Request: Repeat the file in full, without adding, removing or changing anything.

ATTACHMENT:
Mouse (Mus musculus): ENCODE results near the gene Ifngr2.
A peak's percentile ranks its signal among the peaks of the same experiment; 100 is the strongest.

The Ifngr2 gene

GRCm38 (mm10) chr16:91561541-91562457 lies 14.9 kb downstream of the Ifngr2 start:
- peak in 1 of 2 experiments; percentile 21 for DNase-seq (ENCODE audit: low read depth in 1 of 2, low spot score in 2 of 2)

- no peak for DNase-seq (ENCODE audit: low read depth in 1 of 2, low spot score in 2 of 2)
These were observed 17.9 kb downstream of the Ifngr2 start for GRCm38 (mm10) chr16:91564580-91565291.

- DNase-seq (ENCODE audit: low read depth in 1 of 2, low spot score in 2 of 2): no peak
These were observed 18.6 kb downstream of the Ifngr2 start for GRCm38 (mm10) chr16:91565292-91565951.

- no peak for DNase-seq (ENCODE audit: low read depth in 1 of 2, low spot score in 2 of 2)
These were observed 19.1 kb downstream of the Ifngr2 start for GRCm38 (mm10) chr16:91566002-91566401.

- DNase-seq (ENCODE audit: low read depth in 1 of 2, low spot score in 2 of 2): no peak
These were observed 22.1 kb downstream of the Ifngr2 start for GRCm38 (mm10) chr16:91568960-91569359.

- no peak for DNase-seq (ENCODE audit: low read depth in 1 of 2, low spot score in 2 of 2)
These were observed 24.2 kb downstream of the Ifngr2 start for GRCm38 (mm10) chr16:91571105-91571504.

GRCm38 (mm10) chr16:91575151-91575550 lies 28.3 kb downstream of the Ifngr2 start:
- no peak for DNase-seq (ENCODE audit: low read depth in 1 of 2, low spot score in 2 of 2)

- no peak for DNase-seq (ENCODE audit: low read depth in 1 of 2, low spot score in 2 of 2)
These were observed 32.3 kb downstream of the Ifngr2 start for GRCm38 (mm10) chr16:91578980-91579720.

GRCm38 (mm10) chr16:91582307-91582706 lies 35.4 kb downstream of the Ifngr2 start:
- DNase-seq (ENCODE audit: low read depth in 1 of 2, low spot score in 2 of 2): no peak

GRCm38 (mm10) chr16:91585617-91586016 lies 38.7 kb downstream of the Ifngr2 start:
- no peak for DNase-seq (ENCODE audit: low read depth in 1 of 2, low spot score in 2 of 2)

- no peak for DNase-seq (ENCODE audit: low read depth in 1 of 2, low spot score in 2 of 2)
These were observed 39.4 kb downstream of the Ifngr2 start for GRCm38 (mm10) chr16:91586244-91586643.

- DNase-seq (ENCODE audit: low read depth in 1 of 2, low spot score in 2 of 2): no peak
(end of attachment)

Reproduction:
Mouse (Mus musculus): ENCODE results near the gene Ifngr2.
A peak's percentile ranks its signal among the peaks of the same experiment; 100 is the strongest.

The Ifngr2 gene

GRCm38 (mm10) chr16:91561541-91562457 lies 14.9 kb downstream of the Ifngr2 start:
- peak in 1 of 2 experiments; percentile 21 for DNase-seq (ENCODE audit: low read depth in 1 of 2, low spot score in 2 of 2)

- no peak for DNase-seq (ENCODE audit: low read depth in 1 of 2, low spot score in 2 of 2)
These were observed 17.9 kb downstream of the Ifngr2 start for GRCm38 (mm10) chr16:91564580-91565291.

- DNase-seq (ENCODE audit: low read depth in 1 of 2, low spot score in 2 of 2): no peak
These were observed 18.6 kb downstream of the Ifngr2 start for GRCm38 (mm10) chr16:91565292-91565951.

- no peak for DNase-seq (ENCODE audit: low read depth in 1 of 2, low spot score in 2 of 2)
These were observed 19.1 kb downstream of the Ifngr2 start for GRCm38 (mm10) chr16:91566002-91566401.

- DNase-seq (ENCODE audit: low read depth in 1 of 2, low spot score in 2 of 2): no peak
These were observed 22.1 kb downstream of the Ifngr2 start for GRCm38 (mm10) chr16:91568960-91569359.

- no peak for DNase-seq (ENCODE audit: low read depth in 1 of 2, low spot score in 2 of 2)
These were observed 24.2 kb downstream of the Ifngr2 start for GRCm38 (mm10) chr16:91571105-91571504.

GRCm38 (mm10) chr16:91575151-91575550 lies 28.3 kb downstream of the Ifngr2 start:
- no peak for DNase-seq (ENCODE audit: low read depth in 1 of 2, low spot score in 2 of 2)

- no peak for DNase-seq (ENCODE audit: low read depth in 1 of 2, low spot score in 2 of 2)
These were observed 32.3 kb downstream of the Ifngr2 start for GRCm38 (mm10) chr16:91578980-91579720.

GRCm38 (mm10) chr16:91582307-91582706 lies 35.4 kb downstream of the Ifngr2 start:
- DNase-seq (ENCODE audit: low read depth in 1 of 2, low spot score in 2 of 2): no peak

GRCm38 (mm10) chr16:91585617-91586016 lies 38.7 kb downstream of the Ifngr2 start:
- no peak for DNase-seq (ENCODE audit: low read depth in 1 of 2, low spot score in 2 of 2)

- no peak for DNase-seq (ENCODE audit: low read depth in 1 of 2, low spot score in 2 of 2)
These were observed 39.4 kb downstream of the Ifngr2 start for GRCm38 (mm10) chr16:91586244-91586643.

- DNase-seq (ENCODE audit: low read depth in 1 of 2, low spot score in 2 of 2): no peak